This week, my MS sisters and I were honored to participate in a video project intended to be shown at a very prestigious annual fundraiser for the MS Center where we are patients. Then to add to my excitement, I was asked to give a speech to the crowd, right after Daniel Rodriguez, the singing police officer who performed the national anthem on almost every major event here in the tri-state area in the wake of 9/11. The whole campus of the hospital is transformed into an elegant venue, as it becomes “an evening in the vineyard”, the biggest fundraiser of the year for our MS Center. Tickets are not cheap, so just being there is an honor in itself.
For me, I am in my element when I am in front of an audience, using my skills honed through years of teaching, educating others. I love being able to share my personal struggles with others so that they can see that everyone struggles in so many different ways. I like seeing light bulbs go on in people’s minds as they make connections that they wouldn’t have made without having me standing in front of them as a visual. I like being able to speak on behalf of so many, especially when the audience is receptive (something I didn’t experience very often as a teacher!).
Remembering how despondent I was when I tearfully resigned my teaching position, makes me extra happy to be able to speak at events like this one. I have often been told that I’ll always be a teacher, except now the world is my classroom and my students are not held to the confines of a high school setting.
Throughout the night, I had perfect strangers coming up to me and thanking me for talking to them, and telling me how inspired they were. They were the ones opening up their wallets to support the cause, yet they were quick to tell me how much they enjoyed listening to what I had to say. And all I could do was thank them right back, not only for their compliments but also for their generosity. I witnessed the kindness of strangers in the form of more handshakes and hugs than I could even begin to count. It’s nights like that when I am reminded of how positivity is contagious, and I love that. There was no pity or sadness, but rather celebration of good people doing good things for a community that desperately needs it. My heart literally could have burst out of my chest with gratitude.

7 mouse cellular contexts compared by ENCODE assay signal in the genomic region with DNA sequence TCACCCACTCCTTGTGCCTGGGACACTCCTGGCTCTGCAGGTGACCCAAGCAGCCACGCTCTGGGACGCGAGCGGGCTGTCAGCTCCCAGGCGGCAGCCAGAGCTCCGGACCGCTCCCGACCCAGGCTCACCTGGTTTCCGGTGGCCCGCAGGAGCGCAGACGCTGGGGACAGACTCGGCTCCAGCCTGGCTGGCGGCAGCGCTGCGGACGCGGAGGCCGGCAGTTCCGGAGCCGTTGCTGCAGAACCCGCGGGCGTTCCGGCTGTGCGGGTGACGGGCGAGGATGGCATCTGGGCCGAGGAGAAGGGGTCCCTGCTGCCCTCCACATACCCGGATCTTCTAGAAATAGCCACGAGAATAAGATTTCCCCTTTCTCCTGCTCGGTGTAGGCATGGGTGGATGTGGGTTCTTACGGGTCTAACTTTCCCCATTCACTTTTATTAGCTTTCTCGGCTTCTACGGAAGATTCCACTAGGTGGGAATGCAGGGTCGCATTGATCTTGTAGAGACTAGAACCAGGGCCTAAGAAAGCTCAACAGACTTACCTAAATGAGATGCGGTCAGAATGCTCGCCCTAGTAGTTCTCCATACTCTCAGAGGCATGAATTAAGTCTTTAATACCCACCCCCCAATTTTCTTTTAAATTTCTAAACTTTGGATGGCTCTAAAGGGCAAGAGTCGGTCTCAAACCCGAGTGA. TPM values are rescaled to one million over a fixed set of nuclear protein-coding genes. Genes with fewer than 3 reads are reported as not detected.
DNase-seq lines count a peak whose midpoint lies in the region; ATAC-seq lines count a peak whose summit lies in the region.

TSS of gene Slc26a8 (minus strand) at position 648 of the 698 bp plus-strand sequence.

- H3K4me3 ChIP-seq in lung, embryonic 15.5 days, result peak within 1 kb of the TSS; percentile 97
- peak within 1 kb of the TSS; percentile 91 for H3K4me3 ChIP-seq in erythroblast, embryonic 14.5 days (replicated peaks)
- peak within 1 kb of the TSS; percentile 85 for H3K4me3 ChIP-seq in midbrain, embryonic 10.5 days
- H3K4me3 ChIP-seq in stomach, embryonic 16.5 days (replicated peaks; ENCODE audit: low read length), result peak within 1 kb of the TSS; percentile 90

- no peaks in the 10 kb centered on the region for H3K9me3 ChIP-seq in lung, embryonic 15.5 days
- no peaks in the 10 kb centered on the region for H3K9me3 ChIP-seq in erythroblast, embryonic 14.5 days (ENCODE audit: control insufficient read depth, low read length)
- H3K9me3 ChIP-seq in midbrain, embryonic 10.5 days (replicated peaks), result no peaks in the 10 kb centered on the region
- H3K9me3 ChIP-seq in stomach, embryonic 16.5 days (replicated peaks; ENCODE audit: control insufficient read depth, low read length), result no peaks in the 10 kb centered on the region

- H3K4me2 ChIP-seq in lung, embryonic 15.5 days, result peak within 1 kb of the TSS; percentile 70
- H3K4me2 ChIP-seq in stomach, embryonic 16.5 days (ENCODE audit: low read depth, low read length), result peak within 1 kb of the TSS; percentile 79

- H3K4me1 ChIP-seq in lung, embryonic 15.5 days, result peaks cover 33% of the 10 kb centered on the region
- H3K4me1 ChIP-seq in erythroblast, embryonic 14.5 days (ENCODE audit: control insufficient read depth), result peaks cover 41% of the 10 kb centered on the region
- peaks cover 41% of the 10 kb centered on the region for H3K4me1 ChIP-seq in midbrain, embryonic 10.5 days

As for me, I enjoyed a beautiful night filled with good food, good wine (and beer), and amazingly generous people. Plus I spent it with my MS sisters and my partner in crime, who rearranged his work schedule to be my date. At one point during the evening, I looked around just to take it all in so that I could lock it away in my memory for safe-keeping. At the end of the night I should have been exhausted but instead I found myself invigorated. I’m pretty sure that’s what people mean when they talk about being “high on life”.
With all that I have been through in 2017 with my breast cancer diagnosis and subsequent treatment, this night was exactly what I needed to kick-start a happier, healthier ending to what might have been the most difficult year I have ever had. No medication or treatment plan could have left me feeling better than I did when I left this event. I am so glad that I stopped to really feel the love because the memory will sustain me for longer than you could even imagine.
(Also, sending a big shout out to my former student who served me some awesome craft beers. Thanks, John!)